Then the mist settled again, and the vision was gone. He had never been this far east on Fergusson land before. He had never raided Lowlanders in the spring before, either. Autumn was the time for raiding, when rivers were broad but shallow, and cattle were fat from summer grazing and prime for market.
He had always crossed the river in direct line with Tower Esk, the home of Dugald Fergusson. The swollen water had made that impossible this time.
He would not give them time to celebrate their victory. He wondered about the wisdom of his decision to ride south without further reflection. He had reacted to what facts he had. In truth, he could not have done differently.
Dead men demanded he ride to avenge them. A scrap of plaid demanded he ride south. He would have given anything for more evidence. The act bordered on insanity. Was he sure of what he was doing? Not knowing for sure ate away at him and turned him sour on the task ahead. Dugald Fergusson could not fail to know that Jamie had it within his power to wipe out his whole clan.
More than five hundred men could be raised if needed. Old Dugald must have known that. Dugald had not retaliated after that raid, even though it had cost him twenty head of cattle, seven horses, and nearly one hundred sheep. Dugald knew then he was no match for the MacKinnions, and Jamie knew it, as well. There was no challenge in carrying on the longstanding feud, so Jamie had let his Aunt Lydia think she had convinced him to end it.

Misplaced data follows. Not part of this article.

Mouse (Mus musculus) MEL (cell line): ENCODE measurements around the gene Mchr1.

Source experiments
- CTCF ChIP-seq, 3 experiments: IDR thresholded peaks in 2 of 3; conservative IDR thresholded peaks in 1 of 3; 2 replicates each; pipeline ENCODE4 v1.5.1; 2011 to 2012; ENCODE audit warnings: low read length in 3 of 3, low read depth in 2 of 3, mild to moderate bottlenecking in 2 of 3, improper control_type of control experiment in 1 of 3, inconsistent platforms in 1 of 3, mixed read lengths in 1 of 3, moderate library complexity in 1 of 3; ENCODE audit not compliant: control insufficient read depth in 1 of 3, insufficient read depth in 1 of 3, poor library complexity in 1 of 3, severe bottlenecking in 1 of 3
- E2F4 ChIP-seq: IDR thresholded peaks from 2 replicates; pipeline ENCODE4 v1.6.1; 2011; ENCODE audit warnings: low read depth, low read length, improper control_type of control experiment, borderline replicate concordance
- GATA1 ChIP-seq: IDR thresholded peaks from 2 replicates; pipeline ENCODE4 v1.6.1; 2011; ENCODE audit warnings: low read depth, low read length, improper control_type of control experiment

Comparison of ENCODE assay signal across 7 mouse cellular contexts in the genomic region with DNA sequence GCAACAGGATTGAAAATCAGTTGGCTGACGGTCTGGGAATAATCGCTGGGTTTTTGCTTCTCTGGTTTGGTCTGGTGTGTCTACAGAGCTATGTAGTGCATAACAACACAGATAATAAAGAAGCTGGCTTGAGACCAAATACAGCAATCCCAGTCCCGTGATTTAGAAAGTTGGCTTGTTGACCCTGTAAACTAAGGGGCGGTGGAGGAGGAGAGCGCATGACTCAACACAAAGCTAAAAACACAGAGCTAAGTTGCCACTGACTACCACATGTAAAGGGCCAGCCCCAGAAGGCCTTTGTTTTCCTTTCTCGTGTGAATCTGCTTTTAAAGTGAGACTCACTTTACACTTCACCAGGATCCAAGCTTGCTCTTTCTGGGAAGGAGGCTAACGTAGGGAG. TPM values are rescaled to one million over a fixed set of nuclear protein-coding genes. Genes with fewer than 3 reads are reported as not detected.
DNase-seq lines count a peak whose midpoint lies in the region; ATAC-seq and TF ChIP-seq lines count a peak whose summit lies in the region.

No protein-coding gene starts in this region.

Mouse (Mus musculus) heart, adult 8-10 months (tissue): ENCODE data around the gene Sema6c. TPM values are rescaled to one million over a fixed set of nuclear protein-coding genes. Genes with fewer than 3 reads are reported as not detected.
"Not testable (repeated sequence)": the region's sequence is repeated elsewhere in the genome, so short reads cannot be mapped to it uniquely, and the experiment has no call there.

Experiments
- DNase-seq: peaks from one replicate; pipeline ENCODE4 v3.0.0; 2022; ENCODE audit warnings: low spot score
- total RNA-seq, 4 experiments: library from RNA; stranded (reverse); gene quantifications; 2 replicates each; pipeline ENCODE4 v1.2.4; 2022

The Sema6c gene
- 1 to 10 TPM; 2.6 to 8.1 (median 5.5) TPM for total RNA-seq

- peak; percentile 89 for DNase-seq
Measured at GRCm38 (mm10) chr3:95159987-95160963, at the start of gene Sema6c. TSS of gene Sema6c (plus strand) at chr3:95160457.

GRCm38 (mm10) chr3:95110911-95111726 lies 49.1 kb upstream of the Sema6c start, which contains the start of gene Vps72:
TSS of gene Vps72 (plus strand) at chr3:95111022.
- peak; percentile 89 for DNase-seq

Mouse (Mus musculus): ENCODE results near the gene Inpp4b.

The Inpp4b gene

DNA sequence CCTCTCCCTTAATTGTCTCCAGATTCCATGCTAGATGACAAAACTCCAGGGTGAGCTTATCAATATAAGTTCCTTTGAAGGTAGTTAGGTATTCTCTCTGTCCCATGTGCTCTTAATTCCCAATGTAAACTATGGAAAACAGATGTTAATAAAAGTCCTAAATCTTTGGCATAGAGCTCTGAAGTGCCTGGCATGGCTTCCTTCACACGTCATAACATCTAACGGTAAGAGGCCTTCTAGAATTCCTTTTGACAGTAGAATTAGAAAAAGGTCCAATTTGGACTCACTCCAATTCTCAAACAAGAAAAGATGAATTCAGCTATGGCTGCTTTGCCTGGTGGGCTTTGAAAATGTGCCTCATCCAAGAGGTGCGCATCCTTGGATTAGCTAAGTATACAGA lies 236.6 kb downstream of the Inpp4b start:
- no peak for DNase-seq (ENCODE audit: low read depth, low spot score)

It pleased her to think so, and he liked pleasing her. His one marriage had ended so tragically.
A Gentle Feuding
Have I ever given you reason to fear me? Have I ever threatened your life or caused you any harm? You talk of handfasting when you know how I feel. You bully me at every turn. She knew she needed only to stand there, and he would come to her and put his arms around her.
A Gentle Feuding 2 Johanna Lindsey Then he heard a sound, and in a flash he slid off his horse and ran for cover. But when he listened again, he recognized the sound as a giggle, a feminine giggle. Leaving his horse behind, he moved stealthily through the bracken and trees toward the sound. At that early hour, the sky was still gray-pink and mist still clung to the earth. A young girl was standing waist-deep in a small pool, the mist swirling about her head.
Chapter 1 Early May , Aberdeenshire, Scotland. Five men waiting behind a steep crag far above the great Dee river. The river was a silver thread winding its way through the wide valley between the Cairngorm mountains and towering Lochnagar. A burn turbulent with melted winter snow passed below, joining the Dee.